Jump to content

Jeff-E

Members
  • Content Count

    545
  • Joined

  • Last visited

About Jeff-E

  • Birthday 08/27/1960

Profile Information

  • Gender
    Male
  • Location
    Darwin, N.T. Australia
  • Interests
    Building wooden ship models and plastic kit models,
    Fishing, bushwalking and camping

Recent Profile Visitors

389 profile views
  1. The last parts to be fitted to the yard are the stunsail booms; these are lashed to the yard just outside the sling cleats. Some of you will notice that there are some blocks missing these being for the leech and buntlines; they have been left off because these lines will not be rigged on the model as there is no place to belay them.
  2. The topsail sheet blocks were next there are two on each side of the yard the outer one has the yard lift block stopped to it and fits over the yard outside the yard tackle pendant and the footrope; the inner one has a two legged sling stropped to it similar to the jeers block and is lashed to the yard between the truss pendant and the jeers block. The yard tackle pendants, as mentioned fit over the outer end of the yard and butt up against the stop cleat. The other two blocks fitted on either side of the yard are the outer tricing line block and the clue line block. The lower part of the yard sling was wrapped around the centre of the yard it has a 4mm thimble seized into it. The first photo shows the position of the blocks. The next part to make was the sheet and tack blocks these were made from 8mm dowel filed down and shaped and a hole was drilled in them for the rigging line. They were stropped with an eye so they could be attached to the lower clue line bocks. They were then fitted to the yard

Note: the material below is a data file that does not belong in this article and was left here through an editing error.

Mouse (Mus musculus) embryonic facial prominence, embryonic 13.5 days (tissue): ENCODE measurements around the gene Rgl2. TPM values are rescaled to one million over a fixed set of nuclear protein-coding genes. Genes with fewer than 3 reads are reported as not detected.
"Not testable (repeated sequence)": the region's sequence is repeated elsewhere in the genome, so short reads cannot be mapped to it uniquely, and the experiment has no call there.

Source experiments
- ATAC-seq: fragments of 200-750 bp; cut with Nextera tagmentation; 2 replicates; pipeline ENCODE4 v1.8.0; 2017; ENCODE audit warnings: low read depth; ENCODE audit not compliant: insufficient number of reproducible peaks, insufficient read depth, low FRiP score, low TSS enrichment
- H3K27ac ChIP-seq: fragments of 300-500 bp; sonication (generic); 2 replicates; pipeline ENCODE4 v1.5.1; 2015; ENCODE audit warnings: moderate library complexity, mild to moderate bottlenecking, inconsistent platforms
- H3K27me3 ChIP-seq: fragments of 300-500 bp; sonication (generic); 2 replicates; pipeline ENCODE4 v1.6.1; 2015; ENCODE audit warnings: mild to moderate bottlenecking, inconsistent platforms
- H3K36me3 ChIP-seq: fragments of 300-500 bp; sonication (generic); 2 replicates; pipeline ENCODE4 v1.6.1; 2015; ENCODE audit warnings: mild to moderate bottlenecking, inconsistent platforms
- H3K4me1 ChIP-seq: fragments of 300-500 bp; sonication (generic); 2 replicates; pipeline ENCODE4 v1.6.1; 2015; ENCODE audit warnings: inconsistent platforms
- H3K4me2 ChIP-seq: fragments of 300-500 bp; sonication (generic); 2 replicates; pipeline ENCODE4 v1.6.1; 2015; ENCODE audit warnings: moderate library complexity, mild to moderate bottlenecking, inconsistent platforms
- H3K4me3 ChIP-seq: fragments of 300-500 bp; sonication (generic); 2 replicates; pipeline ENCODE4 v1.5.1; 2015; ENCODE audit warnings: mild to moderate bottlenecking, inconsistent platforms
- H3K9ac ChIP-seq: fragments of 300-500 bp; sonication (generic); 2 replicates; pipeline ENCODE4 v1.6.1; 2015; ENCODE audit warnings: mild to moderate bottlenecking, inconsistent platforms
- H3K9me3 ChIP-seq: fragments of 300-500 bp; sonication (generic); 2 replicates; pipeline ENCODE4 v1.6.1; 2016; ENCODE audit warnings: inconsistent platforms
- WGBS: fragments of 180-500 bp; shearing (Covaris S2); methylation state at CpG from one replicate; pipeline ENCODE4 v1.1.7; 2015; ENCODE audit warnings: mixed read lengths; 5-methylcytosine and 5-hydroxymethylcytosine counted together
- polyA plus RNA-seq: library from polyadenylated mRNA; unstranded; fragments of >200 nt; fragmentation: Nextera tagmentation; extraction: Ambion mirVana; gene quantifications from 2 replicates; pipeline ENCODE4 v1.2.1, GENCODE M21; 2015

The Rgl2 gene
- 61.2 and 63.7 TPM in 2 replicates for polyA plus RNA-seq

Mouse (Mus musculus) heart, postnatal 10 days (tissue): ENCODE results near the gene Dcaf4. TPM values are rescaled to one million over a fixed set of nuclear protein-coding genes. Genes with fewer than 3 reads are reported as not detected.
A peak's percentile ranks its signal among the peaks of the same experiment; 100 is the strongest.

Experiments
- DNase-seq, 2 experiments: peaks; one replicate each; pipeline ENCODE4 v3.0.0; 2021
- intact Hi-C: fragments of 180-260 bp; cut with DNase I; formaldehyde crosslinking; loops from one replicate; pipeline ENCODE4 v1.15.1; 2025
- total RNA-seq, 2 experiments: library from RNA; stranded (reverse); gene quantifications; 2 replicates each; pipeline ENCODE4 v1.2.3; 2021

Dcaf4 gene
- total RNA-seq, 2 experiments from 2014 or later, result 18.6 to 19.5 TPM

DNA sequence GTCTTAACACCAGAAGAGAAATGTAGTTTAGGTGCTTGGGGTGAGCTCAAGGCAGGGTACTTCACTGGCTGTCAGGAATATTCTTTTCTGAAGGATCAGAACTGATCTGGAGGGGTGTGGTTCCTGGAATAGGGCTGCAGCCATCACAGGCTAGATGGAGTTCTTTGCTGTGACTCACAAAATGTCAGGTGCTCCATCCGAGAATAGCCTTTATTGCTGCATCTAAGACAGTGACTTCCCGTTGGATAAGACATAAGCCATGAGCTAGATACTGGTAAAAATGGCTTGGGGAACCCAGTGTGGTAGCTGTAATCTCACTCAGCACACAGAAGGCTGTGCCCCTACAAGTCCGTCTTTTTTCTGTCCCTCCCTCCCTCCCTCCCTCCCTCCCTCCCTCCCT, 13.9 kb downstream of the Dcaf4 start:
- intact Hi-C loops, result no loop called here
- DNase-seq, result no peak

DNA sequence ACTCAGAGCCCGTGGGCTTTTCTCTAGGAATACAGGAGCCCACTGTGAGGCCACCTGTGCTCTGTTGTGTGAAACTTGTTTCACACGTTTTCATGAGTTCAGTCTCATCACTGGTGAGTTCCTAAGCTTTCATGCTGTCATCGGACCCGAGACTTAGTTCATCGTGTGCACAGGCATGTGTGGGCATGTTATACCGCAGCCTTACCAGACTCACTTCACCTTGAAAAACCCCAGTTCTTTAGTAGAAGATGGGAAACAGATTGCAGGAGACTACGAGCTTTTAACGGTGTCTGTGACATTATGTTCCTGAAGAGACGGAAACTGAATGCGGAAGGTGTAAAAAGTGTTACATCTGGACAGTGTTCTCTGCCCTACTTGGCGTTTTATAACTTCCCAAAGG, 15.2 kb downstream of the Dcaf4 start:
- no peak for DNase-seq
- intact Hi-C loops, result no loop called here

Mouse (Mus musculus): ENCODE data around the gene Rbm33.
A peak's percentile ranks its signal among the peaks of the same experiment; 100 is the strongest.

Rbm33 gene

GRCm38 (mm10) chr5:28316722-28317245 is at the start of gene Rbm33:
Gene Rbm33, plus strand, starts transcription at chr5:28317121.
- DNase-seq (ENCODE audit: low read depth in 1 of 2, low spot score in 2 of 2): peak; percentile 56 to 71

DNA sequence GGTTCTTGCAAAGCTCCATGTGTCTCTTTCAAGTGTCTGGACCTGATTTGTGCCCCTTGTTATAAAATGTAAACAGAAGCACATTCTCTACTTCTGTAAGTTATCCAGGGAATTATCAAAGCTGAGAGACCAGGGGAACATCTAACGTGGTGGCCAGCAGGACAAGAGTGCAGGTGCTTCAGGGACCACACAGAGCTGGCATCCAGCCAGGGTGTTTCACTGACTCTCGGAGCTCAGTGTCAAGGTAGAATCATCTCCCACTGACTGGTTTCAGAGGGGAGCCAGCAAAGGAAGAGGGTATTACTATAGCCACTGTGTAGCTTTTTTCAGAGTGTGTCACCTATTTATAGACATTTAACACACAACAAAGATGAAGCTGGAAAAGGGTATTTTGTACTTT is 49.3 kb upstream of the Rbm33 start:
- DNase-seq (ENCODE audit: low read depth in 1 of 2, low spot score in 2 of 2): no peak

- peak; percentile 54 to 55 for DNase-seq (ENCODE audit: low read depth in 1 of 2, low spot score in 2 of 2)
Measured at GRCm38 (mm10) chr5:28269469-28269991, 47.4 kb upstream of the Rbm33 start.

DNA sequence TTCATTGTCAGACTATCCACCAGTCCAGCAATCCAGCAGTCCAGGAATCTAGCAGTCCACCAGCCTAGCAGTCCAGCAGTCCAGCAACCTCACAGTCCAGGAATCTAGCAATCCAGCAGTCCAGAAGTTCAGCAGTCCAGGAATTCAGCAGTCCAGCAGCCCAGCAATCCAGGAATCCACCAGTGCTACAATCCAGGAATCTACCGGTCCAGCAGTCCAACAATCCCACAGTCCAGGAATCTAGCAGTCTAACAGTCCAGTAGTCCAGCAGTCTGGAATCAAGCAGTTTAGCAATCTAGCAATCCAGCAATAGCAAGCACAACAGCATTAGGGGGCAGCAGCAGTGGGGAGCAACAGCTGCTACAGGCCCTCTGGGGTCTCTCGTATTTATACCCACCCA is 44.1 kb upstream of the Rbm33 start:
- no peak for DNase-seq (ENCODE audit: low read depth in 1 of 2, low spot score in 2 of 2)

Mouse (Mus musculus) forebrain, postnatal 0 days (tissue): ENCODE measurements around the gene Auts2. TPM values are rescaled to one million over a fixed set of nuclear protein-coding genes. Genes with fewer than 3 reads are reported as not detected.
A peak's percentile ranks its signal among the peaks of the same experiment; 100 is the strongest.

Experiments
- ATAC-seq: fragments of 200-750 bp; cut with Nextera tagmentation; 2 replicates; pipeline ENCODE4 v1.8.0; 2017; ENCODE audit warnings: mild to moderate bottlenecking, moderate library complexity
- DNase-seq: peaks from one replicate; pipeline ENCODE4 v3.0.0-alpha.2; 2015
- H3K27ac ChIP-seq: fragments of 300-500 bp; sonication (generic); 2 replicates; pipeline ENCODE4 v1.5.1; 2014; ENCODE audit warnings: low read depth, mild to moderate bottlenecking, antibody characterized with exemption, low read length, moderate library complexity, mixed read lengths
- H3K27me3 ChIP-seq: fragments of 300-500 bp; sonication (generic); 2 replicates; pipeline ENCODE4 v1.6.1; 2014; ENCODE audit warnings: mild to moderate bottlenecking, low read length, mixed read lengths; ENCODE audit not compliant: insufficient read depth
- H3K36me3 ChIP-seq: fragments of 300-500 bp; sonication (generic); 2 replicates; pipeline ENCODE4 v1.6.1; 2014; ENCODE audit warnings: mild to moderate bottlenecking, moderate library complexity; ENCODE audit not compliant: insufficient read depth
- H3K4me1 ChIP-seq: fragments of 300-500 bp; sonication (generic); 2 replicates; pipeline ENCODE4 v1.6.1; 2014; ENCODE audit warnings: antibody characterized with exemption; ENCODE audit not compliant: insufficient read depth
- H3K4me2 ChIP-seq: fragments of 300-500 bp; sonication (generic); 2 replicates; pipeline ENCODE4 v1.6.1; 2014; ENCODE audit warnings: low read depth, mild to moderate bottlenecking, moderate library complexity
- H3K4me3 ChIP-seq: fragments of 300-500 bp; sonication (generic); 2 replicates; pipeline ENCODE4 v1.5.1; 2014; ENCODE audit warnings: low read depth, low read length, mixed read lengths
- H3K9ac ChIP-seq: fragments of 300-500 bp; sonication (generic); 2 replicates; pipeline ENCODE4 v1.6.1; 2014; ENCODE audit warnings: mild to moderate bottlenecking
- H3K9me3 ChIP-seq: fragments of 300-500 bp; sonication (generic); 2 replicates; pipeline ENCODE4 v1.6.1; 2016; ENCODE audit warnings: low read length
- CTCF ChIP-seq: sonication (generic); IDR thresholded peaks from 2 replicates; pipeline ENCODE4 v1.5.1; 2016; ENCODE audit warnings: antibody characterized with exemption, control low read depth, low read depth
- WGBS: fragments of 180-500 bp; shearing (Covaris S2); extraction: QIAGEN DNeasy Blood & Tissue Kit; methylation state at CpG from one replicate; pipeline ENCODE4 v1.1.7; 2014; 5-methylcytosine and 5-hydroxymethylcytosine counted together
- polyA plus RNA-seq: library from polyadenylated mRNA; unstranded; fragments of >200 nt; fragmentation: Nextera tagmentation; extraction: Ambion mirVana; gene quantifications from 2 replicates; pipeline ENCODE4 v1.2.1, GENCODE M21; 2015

3. Hi All, This update is mainly concerned with fitting all of the various rigging lines and blocks to the foreyard; doing this before the yard is fitted to the mast is much easier than trying to tie them on after. The first lines to be fitted were the truss pendants these are spliced around the yard inside the sling cleats and wrap around the mast and attach to a double block which reeves through another double block hooked to the deck and belays on the two cleats at the base of the mast. The next item to go on was the jeers blocks; these were stropped in a two legged sling which was then lashed to the yard inside the truss pendants.
  4. Hi Don , Congratulations on completing a very nice model, well done. I like the addition of the fishing gear.
  5. Hi Slog, Thanks for looking in. The stand is the uprights from my mast stepping jig, comes in handy for other jobs as well Thanks to everybody else for the likes
  6. Some work has also been done on the yards. The stirrups and footropes have been started on the spritsail yard and fore yard. the stirrups were made from 0.5mm black thread on the foreyard and 0.25mm black thread on the spritsail yard. The stirrups were attached to the yard by drilling a hole in the underside of the yard a couple of millimetres deep the end of the thread was dipped in a drop of CA glue and inserted into the hole the length was then wrapped around the yard and given a coat of diluted wood glue and an eye was then seized into the end of the stirrup at the correct distance from the yard. The horses on the foreyard are from 0.5mm tan thread and the horses and Flemish horses on the spritsail yard are from 0.25mm tan thread. An eye splice is made in one end of the horses and placed over the end of the yard up against the stop cleats: it is then threaded through the stirrups and another eye is seized into the end this will be lashed to the yard outside the sling cleats I would like to mention at this point that most of the rigging cord mentioned is not supplied in the kit and was purchased as an extra; the kit supplied about 15 metres of 0.5mm thread, 20 metres of 1mm tan thread and 2 metres of 1.25mm tan thread.